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Comparison of very early treatment with either fibrinolysis or percutaneous coronary intervention facilitated with abciximab with respect to ST recovery and infarct-related artery epicardial flow in patients with acute ST-segment elevation myocardial infarction: the Swedish Early Decision (SWEDES) reperfusion trial.
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2006 (English)In: American Heart Journal, ISSN 0002-8703, E-ISSN 1097-6744, Vol. 151, no 4, 798.e1-798.e7 p.Article in journal (Refereed)
Abstract [en]

BACKGROUND: Results from a number of studies indicate that primary percutaneous coronary intervention (PCI) is superior to fibrinolysis for treatment of acute ST-elevation myocardial infarction. Modern adjunctive antithrombotic treatment with systematic use of low-molecular-weight heparins, fibrin-specific thrombolysis, and glycoprotein IIb/IIIa receptor inhibitors may improve the outcome compared with what was achieved in previous studies. METHODS: Patients with ST-elevation myocardial infarction were randomized to receive enoxaparin followed by reteplase (group A; n = 104) or enoxaparin followed by abciximab and transfer to invasive center for optional PCI (group B; n = 101). Primary end points were ST-segment resolution 120 minutes and TIMI flow at coronary angiography 5 to 7 days after randomization. RESULTS: Forty-two percent of the patients started therapy in the prehospital phase. Time from symptom to treatment was 114 minutes in group A and 202 minutes in group B. Baseline characteristics were similar in the 2 groups. Sixty-four percent in group A and 68% in group B had ST resolution of > 50% at 120 minutes (not significant). At control angiography, 54% in the fibrinolytic group and 71% in the invasive group had TIMI 3 flow (P = .04). At 30 days, the composite of death, stroke, or reinfarction occurred in 8% in the fibrinolytic group compared with 3% in the invasive group (not significant). CONCLUSIONS: Despite much shorter time delay to start of fibrinolysis than PCI, this did not result in signs of superior myocardial reperfusion. Epicardial flow in the infarct-related artery was better after invasive therapy, and there was a trend toward better clinical outcome after this treatment compared with after fibrinolysis.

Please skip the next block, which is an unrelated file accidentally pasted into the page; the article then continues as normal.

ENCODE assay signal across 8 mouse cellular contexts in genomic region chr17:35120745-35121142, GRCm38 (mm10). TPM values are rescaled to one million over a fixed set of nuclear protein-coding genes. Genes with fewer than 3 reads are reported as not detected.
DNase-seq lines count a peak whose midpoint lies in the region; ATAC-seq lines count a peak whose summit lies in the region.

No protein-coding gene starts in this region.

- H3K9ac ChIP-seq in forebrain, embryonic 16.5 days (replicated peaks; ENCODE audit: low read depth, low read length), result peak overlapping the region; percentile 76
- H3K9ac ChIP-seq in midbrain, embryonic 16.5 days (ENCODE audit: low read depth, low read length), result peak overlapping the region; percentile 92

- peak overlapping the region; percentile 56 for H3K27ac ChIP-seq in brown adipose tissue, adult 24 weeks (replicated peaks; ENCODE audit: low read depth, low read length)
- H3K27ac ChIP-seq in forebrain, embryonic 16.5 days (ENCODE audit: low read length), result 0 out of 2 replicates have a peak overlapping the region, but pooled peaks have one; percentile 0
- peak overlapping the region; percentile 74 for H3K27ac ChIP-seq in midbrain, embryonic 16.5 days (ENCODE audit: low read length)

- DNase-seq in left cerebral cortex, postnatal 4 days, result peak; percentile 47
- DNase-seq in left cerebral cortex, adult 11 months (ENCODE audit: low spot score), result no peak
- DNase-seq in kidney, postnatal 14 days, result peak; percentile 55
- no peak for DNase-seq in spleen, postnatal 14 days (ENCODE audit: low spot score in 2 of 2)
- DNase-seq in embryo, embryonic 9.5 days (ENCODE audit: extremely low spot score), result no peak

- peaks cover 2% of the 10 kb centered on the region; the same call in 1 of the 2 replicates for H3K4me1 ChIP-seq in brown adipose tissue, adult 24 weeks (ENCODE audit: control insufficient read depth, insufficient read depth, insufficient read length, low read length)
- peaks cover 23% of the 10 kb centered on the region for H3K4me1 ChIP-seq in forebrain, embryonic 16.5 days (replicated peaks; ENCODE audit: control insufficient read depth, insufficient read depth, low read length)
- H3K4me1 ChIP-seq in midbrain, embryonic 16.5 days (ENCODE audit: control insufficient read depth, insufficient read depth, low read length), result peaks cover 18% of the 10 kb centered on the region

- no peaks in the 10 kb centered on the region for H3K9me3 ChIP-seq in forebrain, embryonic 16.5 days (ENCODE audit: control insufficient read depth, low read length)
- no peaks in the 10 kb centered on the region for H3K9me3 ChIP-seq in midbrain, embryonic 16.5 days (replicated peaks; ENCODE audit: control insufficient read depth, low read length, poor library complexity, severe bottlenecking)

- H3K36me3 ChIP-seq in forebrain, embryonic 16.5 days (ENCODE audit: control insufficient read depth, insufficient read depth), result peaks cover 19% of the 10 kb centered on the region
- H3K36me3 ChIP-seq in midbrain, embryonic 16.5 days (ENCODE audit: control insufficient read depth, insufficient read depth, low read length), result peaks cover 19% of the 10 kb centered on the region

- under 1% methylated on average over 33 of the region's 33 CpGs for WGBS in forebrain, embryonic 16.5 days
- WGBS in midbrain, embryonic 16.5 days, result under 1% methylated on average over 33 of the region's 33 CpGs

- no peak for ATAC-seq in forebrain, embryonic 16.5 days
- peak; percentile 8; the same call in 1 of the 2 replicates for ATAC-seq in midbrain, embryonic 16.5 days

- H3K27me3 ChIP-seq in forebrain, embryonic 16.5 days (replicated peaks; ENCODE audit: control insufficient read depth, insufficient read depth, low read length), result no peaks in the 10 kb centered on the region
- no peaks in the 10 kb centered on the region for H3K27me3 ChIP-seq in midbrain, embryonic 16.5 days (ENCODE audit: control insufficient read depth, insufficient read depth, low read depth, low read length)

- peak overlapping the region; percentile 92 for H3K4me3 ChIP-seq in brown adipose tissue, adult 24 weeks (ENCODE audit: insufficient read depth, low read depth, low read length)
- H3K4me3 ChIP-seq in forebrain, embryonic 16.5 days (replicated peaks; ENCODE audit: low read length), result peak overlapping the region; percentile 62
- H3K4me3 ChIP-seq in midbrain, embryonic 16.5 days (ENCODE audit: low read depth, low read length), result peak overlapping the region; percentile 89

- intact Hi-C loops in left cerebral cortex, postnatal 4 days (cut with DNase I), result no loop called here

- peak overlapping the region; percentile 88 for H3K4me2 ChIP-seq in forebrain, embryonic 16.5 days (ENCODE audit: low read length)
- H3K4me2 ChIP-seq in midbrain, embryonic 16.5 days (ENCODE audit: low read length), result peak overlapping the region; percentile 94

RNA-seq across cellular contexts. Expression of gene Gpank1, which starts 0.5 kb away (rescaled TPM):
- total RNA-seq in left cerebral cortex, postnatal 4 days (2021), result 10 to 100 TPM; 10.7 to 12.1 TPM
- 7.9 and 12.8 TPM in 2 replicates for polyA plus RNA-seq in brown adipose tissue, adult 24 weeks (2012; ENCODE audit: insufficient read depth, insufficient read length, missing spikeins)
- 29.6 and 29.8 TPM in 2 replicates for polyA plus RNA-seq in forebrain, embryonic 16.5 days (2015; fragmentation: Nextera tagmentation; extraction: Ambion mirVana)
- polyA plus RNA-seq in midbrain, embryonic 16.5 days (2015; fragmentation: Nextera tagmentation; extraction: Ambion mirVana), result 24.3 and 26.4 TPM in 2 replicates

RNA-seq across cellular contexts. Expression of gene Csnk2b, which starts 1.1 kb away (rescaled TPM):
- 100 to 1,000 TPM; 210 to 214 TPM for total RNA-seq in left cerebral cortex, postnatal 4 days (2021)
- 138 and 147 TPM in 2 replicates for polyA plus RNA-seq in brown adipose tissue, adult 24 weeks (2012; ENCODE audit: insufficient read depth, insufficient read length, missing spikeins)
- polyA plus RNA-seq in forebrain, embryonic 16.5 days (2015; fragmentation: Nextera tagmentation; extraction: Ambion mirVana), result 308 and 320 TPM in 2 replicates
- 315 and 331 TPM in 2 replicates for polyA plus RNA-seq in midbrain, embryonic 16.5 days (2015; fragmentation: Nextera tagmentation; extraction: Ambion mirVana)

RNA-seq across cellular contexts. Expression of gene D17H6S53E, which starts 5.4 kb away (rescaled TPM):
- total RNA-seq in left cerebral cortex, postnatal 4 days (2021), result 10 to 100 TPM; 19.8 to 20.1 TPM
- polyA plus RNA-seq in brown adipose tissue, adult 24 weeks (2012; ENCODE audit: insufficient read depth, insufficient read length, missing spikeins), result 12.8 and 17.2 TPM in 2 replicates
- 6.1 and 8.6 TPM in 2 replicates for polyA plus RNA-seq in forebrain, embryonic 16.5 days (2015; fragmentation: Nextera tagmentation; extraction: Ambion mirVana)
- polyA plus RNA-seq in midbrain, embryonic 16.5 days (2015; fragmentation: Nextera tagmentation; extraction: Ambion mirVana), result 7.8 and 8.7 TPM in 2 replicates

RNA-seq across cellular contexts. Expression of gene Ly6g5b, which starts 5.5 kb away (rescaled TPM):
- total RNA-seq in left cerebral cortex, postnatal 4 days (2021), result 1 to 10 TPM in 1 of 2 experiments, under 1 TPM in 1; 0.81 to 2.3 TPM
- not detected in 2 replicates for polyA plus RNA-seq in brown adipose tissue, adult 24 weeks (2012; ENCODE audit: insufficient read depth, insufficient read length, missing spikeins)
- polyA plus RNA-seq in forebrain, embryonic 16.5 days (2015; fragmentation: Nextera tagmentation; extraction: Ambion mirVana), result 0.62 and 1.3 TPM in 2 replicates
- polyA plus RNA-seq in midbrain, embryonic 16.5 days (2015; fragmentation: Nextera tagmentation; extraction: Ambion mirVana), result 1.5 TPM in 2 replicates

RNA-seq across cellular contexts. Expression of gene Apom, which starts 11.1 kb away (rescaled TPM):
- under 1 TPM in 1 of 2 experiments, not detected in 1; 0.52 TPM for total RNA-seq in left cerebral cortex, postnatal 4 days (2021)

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Mosby, Inc. , 2006. Vol. 151, no 4, 798.e1-798.e7 p.
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Medical and Health Sciences
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URN: urn:nbn:se:hb:diva-8049DOI: 10.1016/j.ahj.2005.09.013Local ID: 2320/9840OAI: oai:DiVA.org:hb-8049DiVA: diva2:888932
Available from: 2015-12-22 Created: 2015-12-22

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Herlitz, Johan
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